Written history is full of gaps, and art history is no exception. This leads artists, curators and historians to become detectives, digging through archives, talking to family and friends, and uncovering long-hidden artwork.
Such is the case of Bob Thompson, an African-American expressionist who spent some time at the University of Louisville. Part of the Hite Art Institute’s 75th Anniversary Celebration, “Seeking Bob Thompson: Dialogue/Object” has become a way for Louisville to rediscover an important artist.
The exhibition is a labor of love for curators John Begley and Slade Stumbo. Begley, Hite Art Institute Gallery director, enlisted Stumbo’s help as a graduate fine art student. “I was aware (of Thompson) before my move to Louisville,” says Begley, “but when I realized his connection to Louisville, I became very excited.”
Although Thompson’s art was hiding in plain sight — his work is in prominent museums like the Hirshhorn Museum and Sculpture Garden, Metropolitan Museum of Art and the National Gallery of Art — not a lot is known about the man. “He’s a complex man, human and artist,” Begley says. “Seeking to find someone long dead is a daunting task. When that someone spent his working life attempting to escape capture, to be free, the task is even more difficult.”
Thompson received a Hite Art Scholarship in 1957. The next year he spent his summer semester studying in Provincetown, Mass. By 1959, he had left U of L in order to move to New York City.
In his lifetime (he died in 1966 after surgery and from a drug-weakened body), he created more than a thousand works. The show features 30 of his paintings and drawings, including art that hasn’t been on public display. While U of L owns several early pieces, the Speed has one watercolor, and a few are in private Louisville collections, Begley and Stumbo spent a lot of time traveling to find the works.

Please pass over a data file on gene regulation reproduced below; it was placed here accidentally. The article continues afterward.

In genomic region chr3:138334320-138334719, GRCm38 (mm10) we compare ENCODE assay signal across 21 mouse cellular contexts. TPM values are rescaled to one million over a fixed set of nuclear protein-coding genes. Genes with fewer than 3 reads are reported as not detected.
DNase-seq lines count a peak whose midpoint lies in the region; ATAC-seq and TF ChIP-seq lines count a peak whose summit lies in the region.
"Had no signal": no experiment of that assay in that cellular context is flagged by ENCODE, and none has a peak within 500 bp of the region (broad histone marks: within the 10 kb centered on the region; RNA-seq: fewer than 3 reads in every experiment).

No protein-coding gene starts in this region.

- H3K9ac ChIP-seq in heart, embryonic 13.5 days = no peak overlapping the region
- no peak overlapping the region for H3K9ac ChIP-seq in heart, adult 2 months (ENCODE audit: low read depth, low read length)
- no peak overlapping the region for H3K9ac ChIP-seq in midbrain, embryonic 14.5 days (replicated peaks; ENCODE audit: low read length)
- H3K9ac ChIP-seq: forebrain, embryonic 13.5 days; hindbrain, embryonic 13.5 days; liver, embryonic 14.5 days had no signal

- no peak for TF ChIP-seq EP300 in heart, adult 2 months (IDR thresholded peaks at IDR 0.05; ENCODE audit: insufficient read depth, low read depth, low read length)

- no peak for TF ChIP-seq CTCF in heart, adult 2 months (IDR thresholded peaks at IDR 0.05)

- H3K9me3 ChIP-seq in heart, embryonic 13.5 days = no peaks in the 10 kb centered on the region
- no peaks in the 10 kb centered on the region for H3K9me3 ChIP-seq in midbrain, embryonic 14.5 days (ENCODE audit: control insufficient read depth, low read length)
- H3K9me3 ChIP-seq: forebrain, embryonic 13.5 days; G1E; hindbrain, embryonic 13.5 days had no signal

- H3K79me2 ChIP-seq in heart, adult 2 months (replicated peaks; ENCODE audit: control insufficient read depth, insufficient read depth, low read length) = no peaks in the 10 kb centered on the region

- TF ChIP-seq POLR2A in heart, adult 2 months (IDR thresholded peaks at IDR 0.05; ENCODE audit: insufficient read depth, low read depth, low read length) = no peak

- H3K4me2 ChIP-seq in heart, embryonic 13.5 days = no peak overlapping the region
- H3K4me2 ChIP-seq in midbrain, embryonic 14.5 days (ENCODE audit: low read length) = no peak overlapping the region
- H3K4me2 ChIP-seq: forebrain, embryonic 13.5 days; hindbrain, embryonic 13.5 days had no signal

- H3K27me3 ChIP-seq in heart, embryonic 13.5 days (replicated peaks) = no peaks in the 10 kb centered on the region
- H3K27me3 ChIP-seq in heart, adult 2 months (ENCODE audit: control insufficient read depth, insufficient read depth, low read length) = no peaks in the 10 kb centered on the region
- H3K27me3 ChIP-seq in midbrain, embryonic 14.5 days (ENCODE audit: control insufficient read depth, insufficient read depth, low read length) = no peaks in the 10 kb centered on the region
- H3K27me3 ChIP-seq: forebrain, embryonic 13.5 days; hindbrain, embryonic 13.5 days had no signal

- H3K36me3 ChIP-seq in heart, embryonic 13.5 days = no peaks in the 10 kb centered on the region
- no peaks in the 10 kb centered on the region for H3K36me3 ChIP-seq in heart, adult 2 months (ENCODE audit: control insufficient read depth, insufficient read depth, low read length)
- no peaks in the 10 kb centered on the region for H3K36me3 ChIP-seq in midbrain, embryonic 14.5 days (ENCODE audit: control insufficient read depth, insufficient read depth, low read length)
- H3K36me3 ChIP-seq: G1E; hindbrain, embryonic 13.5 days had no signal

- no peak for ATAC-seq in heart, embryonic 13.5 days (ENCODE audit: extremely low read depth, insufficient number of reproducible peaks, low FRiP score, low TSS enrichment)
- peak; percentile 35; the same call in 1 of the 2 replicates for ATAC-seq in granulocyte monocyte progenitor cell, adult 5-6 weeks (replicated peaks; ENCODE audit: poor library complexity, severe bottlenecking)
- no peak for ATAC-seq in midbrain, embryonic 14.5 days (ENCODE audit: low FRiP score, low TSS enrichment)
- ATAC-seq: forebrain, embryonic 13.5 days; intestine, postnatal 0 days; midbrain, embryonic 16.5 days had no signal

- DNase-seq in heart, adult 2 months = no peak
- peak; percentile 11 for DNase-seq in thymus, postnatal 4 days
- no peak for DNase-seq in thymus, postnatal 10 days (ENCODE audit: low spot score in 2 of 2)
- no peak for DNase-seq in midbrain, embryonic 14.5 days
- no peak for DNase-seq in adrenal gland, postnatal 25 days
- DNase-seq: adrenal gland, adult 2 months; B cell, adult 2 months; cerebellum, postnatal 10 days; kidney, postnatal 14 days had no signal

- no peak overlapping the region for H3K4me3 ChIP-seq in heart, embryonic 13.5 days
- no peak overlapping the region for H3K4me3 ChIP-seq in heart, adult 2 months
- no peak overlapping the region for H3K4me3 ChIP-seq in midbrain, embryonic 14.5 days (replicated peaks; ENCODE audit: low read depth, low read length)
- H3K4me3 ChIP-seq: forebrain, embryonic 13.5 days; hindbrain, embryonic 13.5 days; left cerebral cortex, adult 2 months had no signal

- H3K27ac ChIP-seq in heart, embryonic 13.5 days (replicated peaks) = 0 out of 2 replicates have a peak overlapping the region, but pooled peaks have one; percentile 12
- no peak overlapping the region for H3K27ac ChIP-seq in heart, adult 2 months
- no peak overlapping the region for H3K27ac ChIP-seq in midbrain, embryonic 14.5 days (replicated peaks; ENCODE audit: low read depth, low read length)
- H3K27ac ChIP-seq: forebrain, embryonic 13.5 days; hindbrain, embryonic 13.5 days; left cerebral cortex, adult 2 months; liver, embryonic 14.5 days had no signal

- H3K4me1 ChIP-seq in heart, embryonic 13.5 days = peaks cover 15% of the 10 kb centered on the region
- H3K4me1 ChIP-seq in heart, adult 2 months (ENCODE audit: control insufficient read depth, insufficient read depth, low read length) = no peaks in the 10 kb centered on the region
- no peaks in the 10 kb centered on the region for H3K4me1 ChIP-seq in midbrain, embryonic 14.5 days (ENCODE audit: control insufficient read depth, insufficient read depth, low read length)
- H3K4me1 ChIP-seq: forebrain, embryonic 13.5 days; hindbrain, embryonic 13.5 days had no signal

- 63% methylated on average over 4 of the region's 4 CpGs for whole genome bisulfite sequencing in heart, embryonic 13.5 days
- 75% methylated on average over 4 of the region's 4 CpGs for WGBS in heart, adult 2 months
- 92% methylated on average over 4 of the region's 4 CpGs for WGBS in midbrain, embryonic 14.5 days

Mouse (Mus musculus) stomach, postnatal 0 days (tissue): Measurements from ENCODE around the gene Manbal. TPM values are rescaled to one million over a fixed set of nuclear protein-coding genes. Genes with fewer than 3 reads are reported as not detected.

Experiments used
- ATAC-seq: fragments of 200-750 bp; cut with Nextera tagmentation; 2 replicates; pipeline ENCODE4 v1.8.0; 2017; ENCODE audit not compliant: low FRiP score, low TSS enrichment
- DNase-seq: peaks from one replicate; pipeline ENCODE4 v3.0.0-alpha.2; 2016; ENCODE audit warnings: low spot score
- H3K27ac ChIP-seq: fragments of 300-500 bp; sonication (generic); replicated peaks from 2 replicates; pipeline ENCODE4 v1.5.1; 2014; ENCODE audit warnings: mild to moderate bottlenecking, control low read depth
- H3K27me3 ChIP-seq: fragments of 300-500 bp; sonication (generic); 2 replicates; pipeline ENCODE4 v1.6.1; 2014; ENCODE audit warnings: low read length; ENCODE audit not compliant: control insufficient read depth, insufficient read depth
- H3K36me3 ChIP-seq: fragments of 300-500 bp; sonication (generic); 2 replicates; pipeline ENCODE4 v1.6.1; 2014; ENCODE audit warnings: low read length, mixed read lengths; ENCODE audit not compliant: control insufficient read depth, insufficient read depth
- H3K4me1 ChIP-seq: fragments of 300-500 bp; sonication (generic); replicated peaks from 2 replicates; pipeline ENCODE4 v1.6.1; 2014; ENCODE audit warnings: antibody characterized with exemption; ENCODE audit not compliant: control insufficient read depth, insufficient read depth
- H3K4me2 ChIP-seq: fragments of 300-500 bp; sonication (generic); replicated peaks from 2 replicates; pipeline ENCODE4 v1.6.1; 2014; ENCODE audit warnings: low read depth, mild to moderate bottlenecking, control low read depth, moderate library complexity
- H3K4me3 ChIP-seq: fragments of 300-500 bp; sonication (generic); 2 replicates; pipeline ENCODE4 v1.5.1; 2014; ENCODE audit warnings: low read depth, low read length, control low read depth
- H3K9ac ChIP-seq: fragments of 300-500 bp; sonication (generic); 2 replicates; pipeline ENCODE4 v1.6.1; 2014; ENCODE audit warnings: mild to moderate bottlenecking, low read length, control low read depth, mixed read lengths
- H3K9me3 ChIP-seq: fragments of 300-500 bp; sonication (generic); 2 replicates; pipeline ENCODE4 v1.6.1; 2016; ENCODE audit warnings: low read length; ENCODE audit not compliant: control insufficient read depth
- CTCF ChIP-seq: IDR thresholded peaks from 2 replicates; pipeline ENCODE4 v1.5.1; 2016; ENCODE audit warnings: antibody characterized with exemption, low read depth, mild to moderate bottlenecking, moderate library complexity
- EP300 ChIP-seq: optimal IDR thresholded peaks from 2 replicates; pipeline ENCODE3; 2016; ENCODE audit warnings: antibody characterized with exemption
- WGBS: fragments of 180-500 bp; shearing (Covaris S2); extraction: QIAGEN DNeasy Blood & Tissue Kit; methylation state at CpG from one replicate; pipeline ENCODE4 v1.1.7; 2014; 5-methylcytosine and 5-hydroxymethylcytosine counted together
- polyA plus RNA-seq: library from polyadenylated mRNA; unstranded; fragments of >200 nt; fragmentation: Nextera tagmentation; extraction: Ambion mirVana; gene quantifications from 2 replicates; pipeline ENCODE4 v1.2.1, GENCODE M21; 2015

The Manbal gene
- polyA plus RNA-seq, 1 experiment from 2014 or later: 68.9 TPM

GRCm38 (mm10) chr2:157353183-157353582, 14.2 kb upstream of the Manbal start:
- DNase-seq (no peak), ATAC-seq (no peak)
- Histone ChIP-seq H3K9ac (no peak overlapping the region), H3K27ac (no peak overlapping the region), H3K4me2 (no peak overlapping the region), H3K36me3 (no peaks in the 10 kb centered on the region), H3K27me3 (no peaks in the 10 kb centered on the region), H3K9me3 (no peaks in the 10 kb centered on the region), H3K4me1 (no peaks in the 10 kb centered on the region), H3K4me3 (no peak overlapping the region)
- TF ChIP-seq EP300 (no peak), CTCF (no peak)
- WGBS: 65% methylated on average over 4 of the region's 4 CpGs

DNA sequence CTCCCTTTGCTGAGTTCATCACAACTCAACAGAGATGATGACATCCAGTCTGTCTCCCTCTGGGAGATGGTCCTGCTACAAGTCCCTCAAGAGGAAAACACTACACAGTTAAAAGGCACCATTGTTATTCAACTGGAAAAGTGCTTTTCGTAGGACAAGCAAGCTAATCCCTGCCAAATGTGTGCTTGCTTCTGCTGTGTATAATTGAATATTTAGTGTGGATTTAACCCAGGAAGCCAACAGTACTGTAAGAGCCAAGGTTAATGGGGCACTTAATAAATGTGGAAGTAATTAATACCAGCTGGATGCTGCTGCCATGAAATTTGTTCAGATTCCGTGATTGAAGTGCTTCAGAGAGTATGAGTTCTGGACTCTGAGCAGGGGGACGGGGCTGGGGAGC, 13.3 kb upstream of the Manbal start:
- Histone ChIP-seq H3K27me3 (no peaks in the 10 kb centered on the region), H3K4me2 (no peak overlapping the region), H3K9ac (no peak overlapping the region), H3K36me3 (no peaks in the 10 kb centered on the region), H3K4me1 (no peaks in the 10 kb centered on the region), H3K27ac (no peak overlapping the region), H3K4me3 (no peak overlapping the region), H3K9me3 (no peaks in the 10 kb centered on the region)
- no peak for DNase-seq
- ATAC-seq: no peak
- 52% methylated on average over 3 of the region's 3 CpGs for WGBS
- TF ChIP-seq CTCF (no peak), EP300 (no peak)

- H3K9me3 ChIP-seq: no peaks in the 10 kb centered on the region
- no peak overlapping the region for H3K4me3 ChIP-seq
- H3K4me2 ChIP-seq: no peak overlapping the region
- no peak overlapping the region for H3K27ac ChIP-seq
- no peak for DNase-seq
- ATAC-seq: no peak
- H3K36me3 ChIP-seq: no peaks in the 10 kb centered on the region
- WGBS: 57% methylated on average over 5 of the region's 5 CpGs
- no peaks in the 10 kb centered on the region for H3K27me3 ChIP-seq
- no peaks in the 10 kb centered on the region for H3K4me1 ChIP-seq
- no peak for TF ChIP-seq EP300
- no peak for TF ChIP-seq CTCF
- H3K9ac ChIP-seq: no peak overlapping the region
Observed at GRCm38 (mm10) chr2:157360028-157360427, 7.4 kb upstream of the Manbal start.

Thompson’s artistic influences were many. “He loved the … European Old Masters, from the Renaissance and Baroque,” Stumbo says. Such inspiration is seen in his colorful, multi-layered composition “Untitled” that was based on Piero della Francesca’s “The Proofing of the Cross.” Thompson’s “The Entombment” has elements from the 15th century (after Dieric The Elder Bouts) and the 19th (Gauguin).
His other work is extremely personal with an iconography that is difficult to decipher. His father died when Thompson was 13 years old, and it’s believed figures wearing hats may be “the absence of an adult, maybe the father. He was drawing from his deep self, his dream state,” Stumbo explains.
An additional influence is jazz — Thompson’s abstracted figures are “multi-colored,” Stumbo says, “using colors like notes in music.”
Thompson was also a black man living in a segregated society prior to the Civil Rights movement. He did spend “a long time in Europe,” adds Begley. “He was moving between boundaries, seeking his freedom.”
‘Seeking Bob Thompson: Dialogue/Object’
Through Nov. 24
Cressman Center for Visual Arts
100 E. Main St. • 852-0288